Rather than castigate either official in those opposing scenarious, I'm simply trying to emphasize the historical inconsistency of the rule's enforcement by establishing a baseline, which lies somewhere between the aforementioned lenient and strict ends of the spectrum. I'll do the same for referee stand ups in the full entry before closing with a suggestion to improve consistency.

Continued in the full entry.

SBN coverage of UFC 153: Silva vs. Bonnar

Ufc_153_prado_davis_fencegrab_medium

Though opinions will always vary, I don't think I have to outline an acceptable standard for referee stand ups. They typically occur after an extended absence of activity from both competitors and are accompanied by a "improve your position" suggestion from the ref. Fighters are usually in good hands under the watch of Herb Dean, Josh Rosenthal and -- the sport's most under-rated referee by a longshot -- Jason Herzog, who handles many Bellator events.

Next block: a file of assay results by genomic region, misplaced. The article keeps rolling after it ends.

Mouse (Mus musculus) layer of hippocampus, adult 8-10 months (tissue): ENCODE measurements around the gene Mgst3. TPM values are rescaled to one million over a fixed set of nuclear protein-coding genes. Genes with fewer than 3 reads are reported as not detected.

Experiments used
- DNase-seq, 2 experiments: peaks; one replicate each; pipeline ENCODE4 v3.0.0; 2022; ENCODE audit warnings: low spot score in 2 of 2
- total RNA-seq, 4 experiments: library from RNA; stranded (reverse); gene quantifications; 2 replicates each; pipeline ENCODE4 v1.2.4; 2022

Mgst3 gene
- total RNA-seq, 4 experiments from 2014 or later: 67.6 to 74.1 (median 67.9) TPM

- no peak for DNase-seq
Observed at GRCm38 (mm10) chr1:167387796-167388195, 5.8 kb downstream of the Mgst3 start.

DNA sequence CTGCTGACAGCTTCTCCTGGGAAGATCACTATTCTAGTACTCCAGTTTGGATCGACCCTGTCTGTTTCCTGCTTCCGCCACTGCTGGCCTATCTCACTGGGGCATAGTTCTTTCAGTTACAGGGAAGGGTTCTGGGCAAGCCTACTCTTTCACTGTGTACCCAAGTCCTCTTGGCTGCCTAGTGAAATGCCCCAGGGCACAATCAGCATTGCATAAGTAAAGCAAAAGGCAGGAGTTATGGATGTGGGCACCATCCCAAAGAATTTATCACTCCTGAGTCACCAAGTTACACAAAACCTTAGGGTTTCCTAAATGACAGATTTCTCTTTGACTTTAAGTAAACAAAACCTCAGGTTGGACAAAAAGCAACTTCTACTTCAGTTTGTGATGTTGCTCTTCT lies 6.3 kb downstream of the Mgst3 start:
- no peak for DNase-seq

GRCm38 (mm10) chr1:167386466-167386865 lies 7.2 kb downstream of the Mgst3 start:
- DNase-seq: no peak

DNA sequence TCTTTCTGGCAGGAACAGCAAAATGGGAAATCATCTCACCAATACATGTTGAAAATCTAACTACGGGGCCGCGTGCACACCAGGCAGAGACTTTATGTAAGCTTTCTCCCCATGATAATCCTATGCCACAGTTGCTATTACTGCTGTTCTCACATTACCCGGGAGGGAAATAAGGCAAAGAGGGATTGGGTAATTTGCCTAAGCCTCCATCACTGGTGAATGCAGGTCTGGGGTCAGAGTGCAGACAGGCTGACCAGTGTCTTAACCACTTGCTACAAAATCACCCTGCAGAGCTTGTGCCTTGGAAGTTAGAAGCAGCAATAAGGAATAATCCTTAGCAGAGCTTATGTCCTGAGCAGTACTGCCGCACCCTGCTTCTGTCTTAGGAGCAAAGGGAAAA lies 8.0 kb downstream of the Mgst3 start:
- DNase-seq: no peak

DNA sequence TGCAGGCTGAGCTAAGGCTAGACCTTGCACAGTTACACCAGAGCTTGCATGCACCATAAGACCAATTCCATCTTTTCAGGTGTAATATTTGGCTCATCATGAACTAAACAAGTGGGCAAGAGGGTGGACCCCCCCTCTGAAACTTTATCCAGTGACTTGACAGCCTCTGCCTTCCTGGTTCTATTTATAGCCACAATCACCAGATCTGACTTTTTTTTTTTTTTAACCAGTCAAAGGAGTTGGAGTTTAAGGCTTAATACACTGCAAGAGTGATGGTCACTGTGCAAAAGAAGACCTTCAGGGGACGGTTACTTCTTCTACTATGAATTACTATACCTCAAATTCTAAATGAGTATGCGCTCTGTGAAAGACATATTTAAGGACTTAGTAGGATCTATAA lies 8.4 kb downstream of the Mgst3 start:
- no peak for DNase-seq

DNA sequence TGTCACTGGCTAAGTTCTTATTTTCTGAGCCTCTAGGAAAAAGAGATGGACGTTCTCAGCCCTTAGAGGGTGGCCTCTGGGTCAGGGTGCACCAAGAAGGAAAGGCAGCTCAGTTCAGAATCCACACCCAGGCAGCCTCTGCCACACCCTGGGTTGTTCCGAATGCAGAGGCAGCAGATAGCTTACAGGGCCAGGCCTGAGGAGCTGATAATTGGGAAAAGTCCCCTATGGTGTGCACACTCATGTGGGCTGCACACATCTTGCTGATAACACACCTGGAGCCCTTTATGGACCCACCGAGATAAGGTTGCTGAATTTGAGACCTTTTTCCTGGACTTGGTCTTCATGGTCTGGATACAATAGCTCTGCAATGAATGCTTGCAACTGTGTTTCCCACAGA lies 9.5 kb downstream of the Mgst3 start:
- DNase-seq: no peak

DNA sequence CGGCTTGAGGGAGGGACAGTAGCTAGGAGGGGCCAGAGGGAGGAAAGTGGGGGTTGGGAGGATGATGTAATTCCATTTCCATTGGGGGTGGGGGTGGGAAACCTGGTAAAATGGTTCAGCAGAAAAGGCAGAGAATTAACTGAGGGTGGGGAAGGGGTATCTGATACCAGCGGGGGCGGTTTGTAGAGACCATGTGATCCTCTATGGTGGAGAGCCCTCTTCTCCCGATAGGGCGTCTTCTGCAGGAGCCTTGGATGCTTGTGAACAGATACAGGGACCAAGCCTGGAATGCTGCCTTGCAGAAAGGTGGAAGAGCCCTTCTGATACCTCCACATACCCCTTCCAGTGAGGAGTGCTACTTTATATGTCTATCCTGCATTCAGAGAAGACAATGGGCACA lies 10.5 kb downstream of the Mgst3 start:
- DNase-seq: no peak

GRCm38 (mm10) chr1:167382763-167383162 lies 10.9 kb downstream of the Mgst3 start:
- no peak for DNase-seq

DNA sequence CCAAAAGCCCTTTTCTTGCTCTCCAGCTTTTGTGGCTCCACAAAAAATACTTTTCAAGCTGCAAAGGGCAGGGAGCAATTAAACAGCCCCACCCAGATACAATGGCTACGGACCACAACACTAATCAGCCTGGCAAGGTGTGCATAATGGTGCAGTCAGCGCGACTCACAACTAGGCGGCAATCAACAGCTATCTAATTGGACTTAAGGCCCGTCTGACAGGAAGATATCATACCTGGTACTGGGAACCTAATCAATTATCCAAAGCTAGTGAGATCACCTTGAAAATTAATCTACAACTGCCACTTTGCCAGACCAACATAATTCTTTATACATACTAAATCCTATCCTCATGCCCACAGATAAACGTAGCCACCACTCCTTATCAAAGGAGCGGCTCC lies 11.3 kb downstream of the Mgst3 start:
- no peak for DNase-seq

Referee Fernando Yamasaki is quickly earning a reputation for ridiculously premature interventions. In the Rony Mariano Bezerra vs. Sam Sicilia match at UFC 153, Sicilia settled back into Bezerra's guard with a flurry of punches at the 2:52 mark of Round One. Even though Sicilia had thrown a few hammer-fists and elbows, Yamasaki moved in to intervene at 2:37 but backed off because Sicilia postured up with a huge punch. Yamasaki stepped in and bent down at the 2:32 mark, just 5 seconds later, but again changed his mind, this time because Bezerra angled for a triangle-armbar. Sicilia escaped the hold, fired off 3 heavy shots from the feet and then re-embedded himself in Bezerra's guard at the 2:25 mark. 10 seconds later, Yamasaki interrupted the action even though Sicilia had rattled off a trio of short hammer-fists, a punch and then another hammer-fist within that span.